As expected, China’s Consumer Price Index and Producer Price Index rose last month as the steep fall in prices in the pandemic a year ago rolled out of the comparison.
The CPI rose an annual rate of 0.9% in April, from April 2020 and up from 0.4% growth in March.
But the apparent rise was made to look worse than it was because the headline CPI comparison no longer includes the sharp 3.3% slide in April 2020.
The statistical noise in fact obscured a 0.3% fall from March, according to China’s National Bureau of Statistics.
The Bureau said the month-on-month fall was driven by an 11% drop in pork prices in April as production of China’s most popular source of protein continued to recover from the problems a year and more ago caused by the terrible African Swine fever outbreak.
That saw food prices down by 2.4%.
The core CPI, which excludes food and energy prices, came in at an annual 0.7%, up from 0.3% in March and not a worry.
The NBS said rises in non-food prices drove the CPI higher in March with the strong growth in domestic tourism and prices during the holidays. With on the wane more Chinese travelled inside the country, causing prices to jump for plane tickets, travel agency services, rental cars and hotel accommodations, up by 21.6%, 5.3%, 4.3% and 3.9% respectively.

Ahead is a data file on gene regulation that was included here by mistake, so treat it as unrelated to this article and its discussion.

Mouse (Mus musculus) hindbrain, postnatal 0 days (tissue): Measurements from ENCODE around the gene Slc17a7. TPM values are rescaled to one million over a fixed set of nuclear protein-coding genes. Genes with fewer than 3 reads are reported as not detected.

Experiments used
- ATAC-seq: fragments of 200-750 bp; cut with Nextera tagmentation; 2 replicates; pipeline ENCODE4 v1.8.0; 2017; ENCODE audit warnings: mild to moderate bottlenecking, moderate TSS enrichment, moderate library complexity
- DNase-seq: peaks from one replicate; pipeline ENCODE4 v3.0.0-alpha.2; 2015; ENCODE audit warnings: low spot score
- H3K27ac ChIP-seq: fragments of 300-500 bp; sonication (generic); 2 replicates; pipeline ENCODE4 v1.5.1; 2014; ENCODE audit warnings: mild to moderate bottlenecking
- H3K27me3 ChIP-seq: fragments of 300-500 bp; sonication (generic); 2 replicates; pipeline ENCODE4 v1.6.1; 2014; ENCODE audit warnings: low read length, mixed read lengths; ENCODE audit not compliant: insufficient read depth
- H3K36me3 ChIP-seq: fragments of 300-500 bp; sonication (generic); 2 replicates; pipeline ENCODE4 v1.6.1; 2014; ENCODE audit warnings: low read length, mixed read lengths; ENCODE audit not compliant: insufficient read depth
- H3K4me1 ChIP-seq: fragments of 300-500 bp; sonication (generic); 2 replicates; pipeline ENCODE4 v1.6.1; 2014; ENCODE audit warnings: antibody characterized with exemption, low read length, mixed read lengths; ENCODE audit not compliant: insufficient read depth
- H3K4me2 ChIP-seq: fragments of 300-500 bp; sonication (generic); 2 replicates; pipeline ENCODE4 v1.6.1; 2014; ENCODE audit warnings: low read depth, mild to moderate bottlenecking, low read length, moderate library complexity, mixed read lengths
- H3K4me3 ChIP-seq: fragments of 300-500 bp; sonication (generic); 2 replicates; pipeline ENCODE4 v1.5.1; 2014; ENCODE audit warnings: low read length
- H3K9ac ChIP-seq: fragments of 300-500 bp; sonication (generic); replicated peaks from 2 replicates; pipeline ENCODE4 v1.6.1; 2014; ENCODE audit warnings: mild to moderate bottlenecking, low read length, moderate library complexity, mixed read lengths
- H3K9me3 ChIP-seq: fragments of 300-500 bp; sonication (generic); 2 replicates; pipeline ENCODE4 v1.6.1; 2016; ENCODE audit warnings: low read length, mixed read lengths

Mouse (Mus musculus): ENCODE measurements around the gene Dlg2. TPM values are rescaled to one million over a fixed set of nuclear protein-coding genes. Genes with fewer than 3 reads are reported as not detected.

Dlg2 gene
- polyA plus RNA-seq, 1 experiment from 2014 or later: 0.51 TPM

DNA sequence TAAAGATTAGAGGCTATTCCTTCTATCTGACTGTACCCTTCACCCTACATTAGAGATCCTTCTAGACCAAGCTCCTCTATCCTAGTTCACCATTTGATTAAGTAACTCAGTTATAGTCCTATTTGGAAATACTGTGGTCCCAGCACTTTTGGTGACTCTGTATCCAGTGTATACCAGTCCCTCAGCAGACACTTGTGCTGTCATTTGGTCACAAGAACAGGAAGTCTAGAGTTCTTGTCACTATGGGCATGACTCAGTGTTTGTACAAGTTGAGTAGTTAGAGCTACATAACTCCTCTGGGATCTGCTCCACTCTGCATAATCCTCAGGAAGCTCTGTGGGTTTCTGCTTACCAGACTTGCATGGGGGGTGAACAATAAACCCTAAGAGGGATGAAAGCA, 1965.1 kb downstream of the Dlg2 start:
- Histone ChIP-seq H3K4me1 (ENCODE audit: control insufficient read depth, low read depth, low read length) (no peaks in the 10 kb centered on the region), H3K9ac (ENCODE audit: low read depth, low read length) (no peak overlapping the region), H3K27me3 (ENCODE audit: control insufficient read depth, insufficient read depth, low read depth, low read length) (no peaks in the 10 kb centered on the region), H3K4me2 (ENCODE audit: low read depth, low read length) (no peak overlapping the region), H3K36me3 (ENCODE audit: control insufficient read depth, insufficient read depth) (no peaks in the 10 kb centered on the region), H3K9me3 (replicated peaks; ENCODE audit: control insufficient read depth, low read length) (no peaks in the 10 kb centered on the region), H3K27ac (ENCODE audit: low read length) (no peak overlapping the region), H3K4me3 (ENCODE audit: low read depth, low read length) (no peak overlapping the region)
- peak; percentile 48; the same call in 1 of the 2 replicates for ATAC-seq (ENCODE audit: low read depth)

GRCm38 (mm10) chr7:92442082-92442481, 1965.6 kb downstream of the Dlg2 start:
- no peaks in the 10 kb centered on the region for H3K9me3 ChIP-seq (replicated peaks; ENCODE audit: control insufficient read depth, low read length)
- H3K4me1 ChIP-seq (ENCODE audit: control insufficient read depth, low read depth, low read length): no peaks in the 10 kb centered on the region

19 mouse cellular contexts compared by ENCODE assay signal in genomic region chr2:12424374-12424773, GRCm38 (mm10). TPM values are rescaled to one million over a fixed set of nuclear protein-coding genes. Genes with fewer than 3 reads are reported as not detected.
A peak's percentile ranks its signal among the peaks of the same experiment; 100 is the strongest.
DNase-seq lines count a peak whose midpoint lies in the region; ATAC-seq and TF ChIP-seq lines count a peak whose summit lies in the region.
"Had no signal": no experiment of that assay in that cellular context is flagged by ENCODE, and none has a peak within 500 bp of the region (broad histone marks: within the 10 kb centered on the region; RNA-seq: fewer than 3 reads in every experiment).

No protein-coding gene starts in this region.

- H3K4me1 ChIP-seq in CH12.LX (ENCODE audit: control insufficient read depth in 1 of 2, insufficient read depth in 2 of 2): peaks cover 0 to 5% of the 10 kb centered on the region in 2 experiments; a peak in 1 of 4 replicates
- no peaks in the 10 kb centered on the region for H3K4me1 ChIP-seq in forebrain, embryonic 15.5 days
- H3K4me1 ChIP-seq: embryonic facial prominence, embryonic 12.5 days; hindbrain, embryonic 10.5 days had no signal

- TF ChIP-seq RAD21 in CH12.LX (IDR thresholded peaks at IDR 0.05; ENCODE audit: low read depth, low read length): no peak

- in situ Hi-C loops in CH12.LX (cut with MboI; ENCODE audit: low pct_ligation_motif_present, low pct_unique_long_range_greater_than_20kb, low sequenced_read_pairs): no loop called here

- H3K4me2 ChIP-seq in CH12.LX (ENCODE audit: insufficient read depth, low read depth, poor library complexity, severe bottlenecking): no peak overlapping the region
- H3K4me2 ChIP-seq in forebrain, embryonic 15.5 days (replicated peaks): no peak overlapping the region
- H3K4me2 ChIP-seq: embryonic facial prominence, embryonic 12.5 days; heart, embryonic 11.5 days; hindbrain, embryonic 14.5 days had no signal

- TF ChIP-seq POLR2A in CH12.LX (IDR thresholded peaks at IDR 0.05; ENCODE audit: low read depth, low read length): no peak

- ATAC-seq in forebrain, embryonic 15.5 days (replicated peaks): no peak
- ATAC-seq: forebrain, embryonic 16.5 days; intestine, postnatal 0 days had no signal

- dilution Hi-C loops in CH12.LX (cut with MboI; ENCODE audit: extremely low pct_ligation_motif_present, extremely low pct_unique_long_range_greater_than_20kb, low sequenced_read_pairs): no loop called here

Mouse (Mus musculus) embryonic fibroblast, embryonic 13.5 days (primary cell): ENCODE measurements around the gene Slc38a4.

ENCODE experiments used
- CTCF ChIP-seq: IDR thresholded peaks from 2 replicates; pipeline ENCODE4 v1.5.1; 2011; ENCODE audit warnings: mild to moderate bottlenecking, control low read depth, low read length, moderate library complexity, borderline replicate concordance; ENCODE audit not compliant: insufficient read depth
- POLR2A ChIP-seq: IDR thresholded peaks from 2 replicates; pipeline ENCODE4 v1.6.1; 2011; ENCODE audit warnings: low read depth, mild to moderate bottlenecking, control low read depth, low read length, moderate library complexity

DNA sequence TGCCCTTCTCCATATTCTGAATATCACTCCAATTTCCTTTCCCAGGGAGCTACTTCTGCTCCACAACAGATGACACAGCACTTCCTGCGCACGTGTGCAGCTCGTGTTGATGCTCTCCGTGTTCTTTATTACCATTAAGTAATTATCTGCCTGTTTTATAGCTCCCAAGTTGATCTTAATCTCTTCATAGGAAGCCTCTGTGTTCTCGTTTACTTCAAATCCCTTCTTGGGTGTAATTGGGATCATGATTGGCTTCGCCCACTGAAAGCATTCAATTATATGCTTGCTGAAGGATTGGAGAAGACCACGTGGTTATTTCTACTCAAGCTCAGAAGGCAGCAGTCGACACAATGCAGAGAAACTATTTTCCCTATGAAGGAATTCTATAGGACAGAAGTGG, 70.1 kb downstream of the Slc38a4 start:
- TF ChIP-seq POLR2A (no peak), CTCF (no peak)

Rising international commodity prices not unexpectedly pushed up China’s producer price index in April.
The NBS said the PPI rose by 6.8% year-on-year in April, up by 0.9% month-on-month. The PPI in April last year fell 3.1%.
The PPI increase was badly skewed by a sharp rise in oil and gas prices from April 2020 when global prices for oil plunged into negative territory for a few hours and remained around $US10 a barrel for a couple of weeks.
In fact the sharp jump in producer prices included an 85.8% surge in the oil and natural gas extraction sector from a year ago, while the melting and processing of ferrous metals rose 30% (because of higher metal prices such as iron ore, aluminium, copper, zinc, and nickel than a year ago).
Like the CPI, the month on month rise in the PPI was smaller than expected and showed a slowing, despite the higher commodity prices in April compared to March.
The NBS said the PPI rose 0.9% in April, easing from the 1.6% jump in March.